After 4 months and 246 total miles of training (complete with blisters, chafing, sweat in places I didn’t know could sweat, and many sore muscles), race day finally arrived. So, after carb loading like there was no tomorrow, I somehow managed to run 13.1 miles in 2:08:21.
To be honest with you all, as I sit here writing this post, my legs currently feel like they are going to fall off and the very idea of squatting to pee or going down the stairs makes me cringe. There are also currently the BIGGEST blisters known to mankind on my toes right now that not even the best pedicure in the world could remedy, not to mention a rash in my underarm from chafing (sorry if those last two details were TMI).
However, for some reason, I’m LOVING it. Maybe it’s the endorphins, maybe it’s the satisfaction in knowing that I accomplished something I never, EVER thought I would do, or maybe it’s a combination of the two producing what just may be the best “runner’s high” ever. Whatever it is, it’s pretty darn amazing.
And if I’ve learned anything over these past few months, it’s that…
1. Anyone can do it.
Trust me, I am the opposite of athletic. I played (if you could even call it that) tennis in high school, but that was pretty much the extent of my athleticism. Let’s just say being graceful is not one of my best qualities (case in point: when I sprained my ankle sophomore year after tripping down the stairs. NEVER READ WHILE YOU’RE WALKING, PEOPLE).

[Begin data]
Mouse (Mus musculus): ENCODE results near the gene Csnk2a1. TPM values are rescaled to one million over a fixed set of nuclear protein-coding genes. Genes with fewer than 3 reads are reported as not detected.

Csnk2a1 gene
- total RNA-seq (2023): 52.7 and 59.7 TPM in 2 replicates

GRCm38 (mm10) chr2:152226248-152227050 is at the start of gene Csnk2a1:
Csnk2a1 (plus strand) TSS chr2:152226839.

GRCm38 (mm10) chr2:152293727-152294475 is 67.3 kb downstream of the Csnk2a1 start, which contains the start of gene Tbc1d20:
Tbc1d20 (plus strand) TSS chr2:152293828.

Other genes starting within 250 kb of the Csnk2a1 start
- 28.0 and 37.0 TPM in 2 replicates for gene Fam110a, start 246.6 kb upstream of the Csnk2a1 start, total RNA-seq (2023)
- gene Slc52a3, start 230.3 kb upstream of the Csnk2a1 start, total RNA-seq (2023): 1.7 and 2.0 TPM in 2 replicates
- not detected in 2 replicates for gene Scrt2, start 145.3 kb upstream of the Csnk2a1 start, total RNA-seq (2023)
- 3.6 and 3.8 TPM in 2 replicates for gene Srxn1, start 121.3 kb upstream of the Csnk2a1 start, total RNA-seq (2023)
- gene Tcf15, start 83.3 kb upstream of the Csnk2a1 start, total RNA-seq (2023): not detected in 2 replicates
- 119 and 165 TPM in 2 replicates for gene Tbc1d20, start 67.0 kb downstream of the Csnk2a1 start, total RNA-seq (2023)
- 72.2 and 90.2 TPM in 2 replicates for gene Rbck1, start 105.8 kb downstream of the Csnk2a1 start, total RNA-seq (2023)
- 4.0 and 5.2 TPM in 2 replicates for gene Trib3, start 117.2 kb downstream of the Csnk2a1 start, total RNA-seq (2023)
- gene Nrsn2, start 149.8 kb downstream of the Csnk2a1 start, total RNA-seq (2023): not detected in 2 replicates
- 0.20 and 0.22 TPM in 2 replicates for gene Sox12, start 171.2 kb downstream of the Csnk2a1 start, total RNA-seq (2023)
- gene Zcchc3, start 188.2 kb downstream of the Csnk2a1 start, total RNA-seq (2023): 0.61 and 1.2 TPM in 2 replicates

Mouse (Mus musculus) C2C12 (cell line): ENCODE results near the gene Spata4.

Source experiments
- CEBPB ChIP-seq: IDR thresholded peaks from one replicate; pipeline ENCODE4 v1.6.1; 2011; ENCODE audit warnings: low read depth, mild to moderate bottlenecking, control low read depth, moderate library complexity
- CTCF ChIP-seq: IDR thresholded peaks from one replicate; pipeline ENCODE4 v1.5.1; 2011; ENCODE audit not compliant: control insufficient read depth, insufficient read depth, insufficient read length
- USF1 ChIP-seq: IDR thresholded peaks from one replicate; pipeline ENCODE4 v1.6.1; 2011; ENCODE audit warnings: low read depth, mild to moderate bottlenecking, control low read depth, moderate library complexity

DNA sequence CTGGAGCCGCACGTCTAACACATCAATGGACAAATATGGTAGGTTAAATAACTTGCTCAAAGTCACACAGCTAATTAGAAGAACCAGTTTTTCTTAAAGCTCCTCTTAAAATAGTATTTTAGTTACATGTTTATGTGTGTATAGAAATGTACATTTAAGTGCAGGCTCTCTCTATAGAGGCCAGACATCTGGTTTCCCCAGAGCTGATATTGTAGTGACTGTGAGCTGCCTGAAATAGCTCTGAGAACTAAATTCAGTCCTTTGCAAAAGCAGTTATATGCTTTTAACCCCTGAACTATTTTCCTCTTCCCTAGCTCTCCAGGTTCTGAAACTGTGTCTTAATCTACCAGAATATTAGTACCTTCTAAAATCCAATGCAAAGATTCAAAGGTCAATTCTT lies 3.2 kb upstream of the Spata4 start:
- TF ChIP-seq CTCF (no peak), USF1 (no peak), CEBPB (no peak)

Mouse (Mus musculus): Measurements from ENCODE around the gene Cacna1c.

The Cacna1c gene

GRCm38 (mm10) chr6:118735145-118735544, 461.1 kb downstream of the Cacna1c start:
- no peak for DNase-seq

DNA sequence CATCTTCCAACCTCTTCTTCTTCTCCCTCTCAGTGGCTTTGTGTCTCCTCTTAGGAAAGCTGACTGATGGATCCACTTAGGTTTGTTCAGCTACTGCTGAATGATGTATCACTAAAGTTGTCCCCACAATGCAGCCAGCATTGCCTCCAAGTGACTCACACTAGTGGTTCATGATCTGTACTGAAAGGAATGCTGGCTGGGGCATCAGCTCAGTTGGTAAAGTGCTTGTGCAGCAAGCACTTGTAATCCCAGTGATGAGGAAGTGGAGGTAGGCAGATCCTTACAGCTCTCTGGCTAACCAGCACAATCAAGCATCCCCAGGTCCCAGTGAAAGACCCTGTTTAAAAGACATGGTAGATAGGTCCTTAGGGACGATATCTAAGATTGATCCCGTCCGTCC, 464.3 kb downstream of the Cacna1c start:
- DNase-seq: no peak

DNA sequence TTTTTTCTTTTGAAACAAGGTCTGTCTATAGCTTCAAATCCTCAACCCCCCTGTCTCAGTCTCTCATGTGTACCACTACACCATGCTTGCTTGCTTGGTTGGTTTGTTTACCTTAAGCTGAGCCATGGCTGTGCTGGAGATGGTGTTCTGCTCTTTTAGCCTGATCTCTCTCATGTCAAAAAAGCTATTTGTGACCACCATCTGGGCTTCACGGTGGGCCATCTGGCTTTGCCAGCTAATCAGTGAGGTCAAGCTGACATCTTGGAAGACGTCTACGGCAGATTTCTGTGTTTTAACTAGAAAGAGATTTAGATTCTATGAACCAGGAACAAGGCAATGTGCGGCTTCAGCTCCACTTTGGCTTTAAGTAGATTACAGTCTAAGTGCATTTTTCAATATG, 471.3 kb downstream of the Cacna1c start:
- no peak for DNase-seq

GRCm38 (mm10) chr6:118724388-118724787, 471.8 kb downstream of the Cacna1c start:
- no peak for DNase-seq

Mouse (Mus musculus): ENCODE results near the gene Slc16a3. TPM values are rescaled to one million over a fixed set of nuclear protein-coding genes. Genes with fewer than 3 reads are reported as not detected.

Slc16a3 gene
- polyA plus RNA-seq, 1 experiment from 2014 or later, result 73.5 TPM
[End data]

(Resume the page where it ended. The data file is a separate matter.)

And if I don’t have you convinced, this definitely will.
2. Running partners are amazing.
Added Bonus: you can cross the finish line holding hands, which makes you feel that much cooler and bad-ass.
3. Always pee before the race.
Trust me, I spent the first 6 miles having to pee and it wasn’t pleasurable.
4. Boston will forever have my heart.
Although I always knew Boston was a great city, only after running through Beantown has its staggering beauty really struck me. I’ve run through Coolidge Corner, Fenway, BU, Kenmore, and the Boston Commons. I’ve run past hoards of Bostonians in Red Sox hats and Celtics jerseys, past more dogs and babies and taxis and cafés than I can count. I’ve run in the scorching heat and the brisk weather of fall. I’ve run early in the morning and later at night. I’ve run Boston – and I’m itching to keep going.
5. Running is so much more than exercise.
I like to think that, through all the miles of training, I was (literally) chasing after something that could never be learned in a classroom or in a library, something that required me to stop analyzing the past, worrying about the future, or trying to plan and simply put on my sneakers and run. Because if I continue to move forward, to put one foot in front of the other, it stands to reason that I’ll get somewhere, right? And that “somewhere,” even with the pain of blisters, chafing, and soreness, may just be infinitely more beautiful than I ever could have imagined.